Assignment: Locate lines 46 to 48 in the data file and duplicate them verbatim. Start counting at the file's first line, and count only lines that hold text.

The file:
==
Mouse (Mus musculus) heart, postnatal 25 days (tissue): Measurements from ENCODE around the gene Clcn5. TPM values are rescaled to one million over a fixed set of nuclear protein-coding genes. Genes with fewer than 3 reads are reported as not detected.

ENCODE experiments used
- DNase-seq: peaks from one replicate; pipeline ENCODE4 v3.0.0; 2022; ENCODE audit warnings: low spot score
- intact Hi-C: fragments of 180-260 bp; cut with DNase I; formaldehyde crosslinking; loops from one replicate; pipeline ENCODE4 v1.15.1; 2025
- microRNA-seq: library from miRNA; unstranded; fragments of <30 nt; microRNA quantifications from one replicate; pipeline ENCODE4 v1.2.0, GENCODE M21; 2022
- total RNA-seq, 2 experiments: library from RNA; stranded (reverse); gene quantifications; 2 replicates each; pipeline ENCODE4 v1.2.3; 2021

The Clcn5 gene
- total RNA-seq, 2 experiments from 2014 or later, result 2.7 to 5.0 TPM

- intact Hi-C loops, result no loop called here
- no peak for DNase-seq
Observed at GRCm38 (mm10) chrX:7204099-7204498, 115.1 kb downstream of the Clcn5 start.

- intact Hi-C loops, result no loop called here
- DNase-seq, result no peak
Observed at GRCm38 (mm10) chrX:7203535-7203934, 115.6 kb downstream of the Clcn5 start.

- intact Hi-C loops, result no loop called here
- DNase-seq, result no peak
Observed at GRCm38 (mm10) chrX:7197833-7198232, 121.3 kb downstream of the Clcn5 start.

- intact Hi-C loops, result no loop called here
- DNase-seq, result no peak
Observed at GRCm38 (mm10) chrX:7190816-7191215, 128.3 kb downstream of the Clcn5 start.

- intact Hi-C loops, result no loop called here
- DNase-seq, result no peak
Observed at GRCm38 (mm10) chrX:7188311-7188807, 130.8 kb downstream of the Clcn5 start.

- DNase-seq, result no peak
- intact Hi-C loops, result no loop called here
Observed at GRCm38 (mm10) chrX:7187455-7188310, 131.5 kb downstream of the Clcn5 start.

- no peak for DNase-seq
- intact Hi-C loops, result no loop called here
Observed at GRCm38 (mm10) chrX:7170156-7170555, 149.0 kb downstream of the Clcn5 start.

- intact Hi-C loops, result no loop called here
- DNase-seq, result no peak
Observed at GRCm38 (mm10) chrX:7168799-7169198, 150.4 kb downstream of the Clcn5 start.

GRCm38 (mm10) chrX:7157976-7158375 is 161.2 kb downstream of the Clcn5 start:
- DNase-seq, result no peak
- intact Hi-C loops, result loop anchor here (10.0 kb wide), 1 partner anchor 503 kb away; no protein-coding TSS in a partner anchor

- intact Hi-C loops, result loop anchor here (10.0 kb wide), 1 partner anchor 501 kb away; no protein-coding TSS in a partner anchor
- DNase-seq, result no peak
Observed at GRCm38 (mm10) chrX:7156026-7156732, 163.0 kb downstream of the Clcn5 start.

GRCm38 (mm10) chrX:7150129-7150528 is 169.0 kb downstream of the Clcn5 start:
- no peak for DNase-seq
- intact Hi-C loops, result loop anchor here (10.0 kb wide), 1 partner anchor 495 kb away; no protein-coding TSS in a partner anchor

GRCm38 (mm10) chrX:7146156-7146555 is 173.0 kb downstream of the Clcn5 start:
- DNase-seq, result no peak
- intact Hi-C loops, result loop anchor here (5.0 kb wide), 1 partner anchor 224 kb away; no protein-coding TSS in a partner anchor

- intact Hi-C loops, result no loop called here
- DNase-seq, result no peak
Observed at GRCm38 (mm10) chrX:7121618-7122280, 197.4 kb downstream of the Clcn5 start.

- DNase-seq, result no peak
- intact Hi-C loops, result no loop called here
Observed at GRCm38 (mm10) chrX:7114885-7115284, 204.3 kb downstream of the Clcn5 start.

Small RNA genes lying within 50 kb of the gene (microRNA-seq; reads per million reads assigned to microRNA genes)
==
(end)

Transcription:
- DNase-seq, result no peak
Observed at GRCm38 (mm10) chrX:7121618-7122280, 197.4 kb downstream of the Clcn5 start.

- DNase-seq, result no peak